PGG-3D is a synchronous parallel grain growth code that uses the classical Potts model to simulate material microstructure. It was originally designed for nCUBE and Intel machines, but has been tested on various supercomputer and Beowulf architectures. The novelty of PGG-3D lies in its checkerboard and sublattice decomposition technique. The source has been modified to incorporate anisotropic grain boundary properties which are a function of the misorientation angle between two dissimilar grains. The default functions adhere to the Read-Shockley dislocation model. In addition, grain growth stagnation (Zener pinning) can be studied using this software. Last, a toolkit has been included for the standard post-processing data analysis and visualization.

PS:- Though not in the same league as the codes listed above, I do have some simple phase field modelling codes for solving Cahn-Hilliard and Allen-Cahn equations using semi-implicit Fourier spectral method for distribution under a GPL license.


Hi,  Nice topic. I am interested in polymer membrane.

Do you know: is this group still maintaining the code "Rheoplast"? 

Based on my information, after Dr. Powell left MIT, the group did not continue this project any more.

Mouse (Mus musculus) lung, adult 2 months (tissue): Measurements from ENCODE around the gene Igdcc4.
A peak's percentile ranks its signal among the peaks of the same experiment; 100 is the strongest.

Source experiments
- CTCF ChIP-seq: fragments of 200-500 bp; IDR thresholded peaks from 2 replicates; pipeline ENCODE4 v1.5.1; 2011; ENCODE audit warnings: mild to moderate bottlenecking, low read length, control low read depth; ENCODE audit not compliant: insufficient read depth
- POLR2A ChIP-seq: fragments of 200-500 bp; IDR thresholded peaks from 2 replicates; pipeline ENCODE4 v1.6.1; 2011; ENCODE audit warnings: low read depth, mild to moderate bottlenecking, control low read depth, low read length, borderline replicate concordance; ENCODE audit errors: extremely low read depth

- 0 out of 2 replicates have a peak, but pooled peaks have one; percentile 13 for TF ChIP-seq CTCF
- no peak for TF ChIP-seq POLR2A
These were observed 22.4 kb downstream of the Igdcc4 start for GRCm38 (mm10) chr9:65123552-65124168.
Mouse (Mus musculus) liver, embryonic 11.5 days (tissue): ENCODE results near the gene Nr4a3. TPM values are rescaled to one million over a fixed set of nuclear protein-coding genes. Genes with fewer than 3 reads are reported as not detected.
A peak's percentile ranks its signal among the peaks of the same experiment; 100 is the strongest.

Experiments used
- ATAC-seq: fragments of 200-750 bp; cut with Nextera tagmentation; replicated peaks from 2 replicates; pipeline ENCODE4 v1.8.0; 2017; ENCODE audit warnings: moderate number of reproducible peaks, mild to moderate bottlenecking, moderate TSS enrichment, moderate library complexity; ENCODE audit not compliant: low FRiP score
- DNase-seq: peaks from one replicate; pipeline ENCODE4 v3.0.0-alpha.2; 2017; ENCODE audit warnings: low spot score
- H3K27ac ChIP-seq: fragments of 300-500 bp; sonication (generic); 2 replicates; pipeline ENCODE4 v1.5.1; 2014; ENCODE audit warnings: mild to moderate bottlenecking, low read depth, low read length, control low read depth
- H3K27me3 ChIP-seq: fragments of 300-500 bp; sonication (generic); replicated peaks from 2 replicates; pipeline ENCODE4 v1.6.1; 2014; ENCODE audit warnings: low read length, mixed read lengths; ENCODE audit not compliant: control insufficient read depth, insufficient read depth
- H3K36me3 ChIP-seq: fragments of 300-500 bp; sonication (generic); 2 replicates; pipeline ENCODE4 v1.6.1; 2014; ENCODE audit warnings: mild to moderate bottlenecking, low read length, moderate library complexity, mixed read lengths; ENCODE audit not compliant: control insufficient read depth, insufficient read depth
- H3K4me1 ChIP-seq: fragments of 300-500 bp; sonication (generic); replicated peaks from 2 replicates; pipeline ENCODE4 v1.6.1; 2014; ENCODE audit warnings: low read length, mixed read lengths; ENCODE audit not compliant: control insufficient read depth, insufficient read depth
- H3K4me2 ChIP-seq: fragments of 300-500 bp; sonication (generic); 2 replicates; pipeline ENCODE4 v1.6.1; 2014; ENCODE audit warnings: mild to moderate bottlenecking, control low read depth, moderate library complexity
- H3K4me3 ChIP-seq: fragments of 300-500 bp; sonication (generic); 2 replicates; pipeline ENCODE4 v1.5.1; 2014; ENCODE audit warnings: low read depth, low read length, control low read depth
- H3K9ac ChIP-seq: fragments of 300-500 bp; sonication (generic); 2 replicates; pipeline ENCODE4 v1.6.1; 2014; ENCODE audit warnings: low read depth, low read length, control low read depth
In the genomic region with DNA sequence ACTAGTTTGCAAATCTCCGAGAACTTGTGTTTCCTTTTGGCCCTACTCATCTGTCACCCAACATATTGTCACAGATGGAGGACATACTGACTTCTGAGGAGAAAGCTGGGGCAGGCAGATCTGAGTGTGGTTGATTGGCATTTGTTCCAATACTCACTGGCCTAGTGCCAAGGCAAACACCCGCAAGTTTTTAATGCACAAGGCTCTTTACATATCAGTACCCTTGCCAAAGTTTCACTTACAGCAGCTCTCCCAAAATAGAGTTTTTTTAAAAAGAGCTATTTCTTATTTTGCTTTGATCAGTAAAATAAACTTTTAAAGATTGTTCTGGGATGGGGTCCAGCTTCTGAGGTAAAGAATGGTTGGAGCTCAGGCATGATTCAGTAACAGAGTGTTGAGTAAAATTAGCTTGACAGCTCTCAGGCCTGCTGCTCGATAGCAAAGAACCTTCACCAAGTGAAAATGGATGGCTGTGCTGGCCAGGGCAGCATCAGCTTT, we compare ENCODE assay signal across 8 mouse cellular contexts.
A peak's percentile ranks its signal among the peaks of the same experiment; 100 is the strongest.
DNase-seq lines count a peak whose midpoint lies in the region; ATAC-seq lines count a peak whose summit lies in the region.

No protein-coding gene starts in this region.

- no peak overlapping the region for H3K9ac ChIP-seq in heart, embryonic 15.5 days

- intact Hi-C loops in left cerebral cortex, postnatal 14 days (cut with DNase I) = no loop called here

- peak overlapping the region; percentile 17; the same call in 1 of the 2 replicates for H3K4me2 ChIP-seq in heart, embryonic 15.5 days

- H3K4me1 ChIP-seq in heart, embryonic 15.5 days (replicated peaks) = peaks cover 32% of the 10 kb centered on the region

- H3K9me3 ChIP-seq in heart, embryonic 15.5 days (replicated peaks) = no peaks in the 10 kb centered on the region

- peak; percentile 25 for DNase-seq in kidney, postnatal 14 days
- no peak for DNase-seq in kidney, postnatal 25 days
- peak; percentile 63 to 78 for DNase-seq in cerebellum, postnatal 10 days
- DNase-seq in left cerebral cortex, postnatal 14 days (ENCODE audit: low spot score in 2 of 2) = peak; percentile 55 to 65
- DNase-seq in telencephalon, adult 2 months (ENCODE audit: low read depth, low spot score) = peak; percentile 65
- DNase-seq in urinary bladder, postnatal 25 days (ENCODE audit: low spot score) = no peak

Powell Research Group
Project Administrator: Adam Powell, Veryst Engineering.

Mogadalai Gururajan's picture

I am happy to learn from Prof. Powell that

  • he is still developing RheoPlast (albeit a bit slowly than before), and
  • there will be a release at Matforge sometime in June.

In the meanwhile, Prof. Powell feels the best information available now is here .

Finally, those of you who are interested in developing RheoPlast might want to write to Prof. Powell. 

Thank you very much for the information. Currently I am trying to use Rheoplast to simulate one membrane problem. I will contact Dr. Powell at a good time. Thanks. 




Just FYI, RheoPlast is moving to , its new home will be at: .

Thanks for your interest in RheoPlast and membranes.  I look forward to hearing from you about your problem, and welcoming you to the MatForge community.



Mogadalai Gururajan's picture

Dear Yong,

I have no idea if Rheoplast is still being developed and maintained, and if so, by whom. Probably, you can mail Prof. Powell, whose email is given in this homepage .